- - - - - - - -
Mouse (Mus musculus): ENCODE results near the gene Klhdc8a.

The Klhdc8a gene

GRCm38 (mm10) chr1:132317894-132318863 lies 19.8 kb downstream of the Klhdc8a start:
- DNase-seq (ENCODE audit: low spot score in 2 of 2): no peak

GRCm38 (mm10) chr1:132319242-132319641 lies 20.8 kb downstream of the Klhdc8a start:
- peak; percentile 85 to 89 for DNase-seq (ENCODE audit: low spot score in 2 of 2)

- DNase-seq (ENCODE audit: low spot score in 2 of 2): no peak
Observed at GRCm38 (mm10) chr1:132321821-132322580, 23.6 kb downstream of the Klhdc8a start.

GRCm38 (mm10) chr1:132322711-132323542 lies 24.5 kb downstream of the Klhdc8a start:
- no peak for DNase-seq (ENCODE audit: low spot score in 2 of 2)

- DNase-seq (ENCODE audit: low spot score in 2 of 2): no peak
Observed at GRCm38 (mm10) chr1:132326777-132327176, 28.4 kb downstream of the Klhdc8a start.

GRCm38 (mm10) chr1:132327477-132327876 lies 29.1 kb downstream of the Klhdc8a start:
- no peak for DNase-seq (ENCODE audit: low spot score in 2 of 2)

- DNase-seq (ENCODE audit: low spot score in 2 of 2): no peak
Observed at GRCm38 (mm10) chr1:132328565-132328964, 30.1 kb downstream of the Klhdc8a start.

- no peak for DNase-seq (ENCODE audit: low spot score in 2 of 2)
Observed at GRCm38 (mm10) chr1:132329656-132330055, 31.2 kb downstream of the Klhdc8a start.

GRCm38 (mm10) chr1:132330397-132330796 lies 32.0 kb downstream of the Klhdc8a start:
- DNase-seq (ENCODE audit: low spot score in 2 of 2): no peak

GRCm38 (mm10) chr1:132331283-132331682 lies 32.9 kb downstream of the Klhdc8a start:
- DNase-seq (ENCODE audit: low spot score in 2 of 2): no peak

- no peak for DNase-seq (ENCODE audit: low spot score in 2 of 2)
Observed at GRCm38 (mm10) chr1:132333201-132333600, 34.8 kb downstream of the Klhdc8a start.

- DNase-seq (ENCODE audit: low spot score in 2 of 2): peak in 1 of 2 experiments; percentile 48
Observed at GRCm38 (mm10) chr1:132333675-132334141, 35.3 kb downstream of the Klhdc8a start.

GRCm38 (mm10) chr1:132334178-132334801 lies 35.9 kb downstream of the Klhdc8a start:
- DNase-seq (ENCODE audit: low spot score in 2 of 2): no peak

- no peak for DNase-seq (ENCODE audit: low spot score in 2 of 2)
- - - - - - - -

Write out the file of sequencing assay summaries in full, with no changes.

Mouse (Mus musculus): ENCODE results near the gene Klhdc8a.

The Klhdc8a gene

GRCm38 (mm10) chr1:132317894-132318863 lies 19.8 kb downstream of the Klhdc8a start:
- DNase-seq (ENCODE audit: low spot score in 2 of 2): no peak

GRCm38 (mm10) chr1:132319242-132319641 lies 20.8 kb downstream of the Klhdc8a start:
- peak; percentile 85 to 89 for DNase-seq (ENCODE audit: low spot score in 2 of 2)

- DNase-seq (ENCODE audit: low spot score in 2 of 2): no peak
Observed at GRCm38 (mm10) chr1:132321821-132322580, 23.6 kb downstream of the Klhdc8a start.

GRCm38 (mm10) chr1:132322711-132323542 lies 24.5 kb downstream of the Klhdc8a start:
- no peak for DNase-seq (ENCODE audit: low spot score in 2 of 2)

- DNase-seq (ENCODE audit: low spot score in 2 of 2): no peak
Observed at GRCm38 (mm10) chr1:132326777-132327176, 28.4 kb downstream of the Klhdc8a start.

GRCm38 (mm10) chr1:132327477-132327876 lies 29.1 kb downstream of the Klhdc8a start:
- no peak for DNase-seq (ENCODE audit: low spot score in 2 of 2)

- DNase-seq (ENCODE audit: low spot score in 2 of 2): no peak
Observed at GRCm38 (mm10) chr1:132328565-132328964, 30.1 kb downstream of the Klhdc8a start.

- no peak for DNase-seq (ENCODE audit: low spot score in 2 of 2)
Observed at GRCm38 (mm10) chr1:132329656-132330055, 31.2 kb downstream of the Klhdc8a start.

GRCm38 (mm10) chr1:132330397-132330796 lies 32.0 kb downstream of the Klhdc8a start:
- DNase-seq (ENCODE audit: low spot score in 2 of 2): no peak

GRCm38 (mm10) chr1:132331283-132331682 lies 32.9 kb downstream of the Klhdc8a start:
- DNase-seq (ENCODE audit: low spot score in 2 of 2): no peak

- no peak for DNase-seq (ENCODE audit: low spot score in 2 of 2)
Observed at GRCm38 (mm10) chr1:132333201-132333600, 34.8 kb downstream of the Klhdc8a start.

- DNase-seq (ENCODE audit: low spot score in 2 of 2): peak in 1 of 2 experiments; percentile 48
Observed at GRCm38 (mm10) chr1:132333675-132334141, 35.3 kb downstream of the Klhdc8a start.

GRCm38 (mm10) chr1:132334178-132334801 lies 35.9 kb downstream of the Klhdc8a start:
- DNase-seq (ENCODE audit: low spot score in 2 of 2): no peak

- no peak for DNase-seq (ENCODE audit: low spot score in 2 of 2)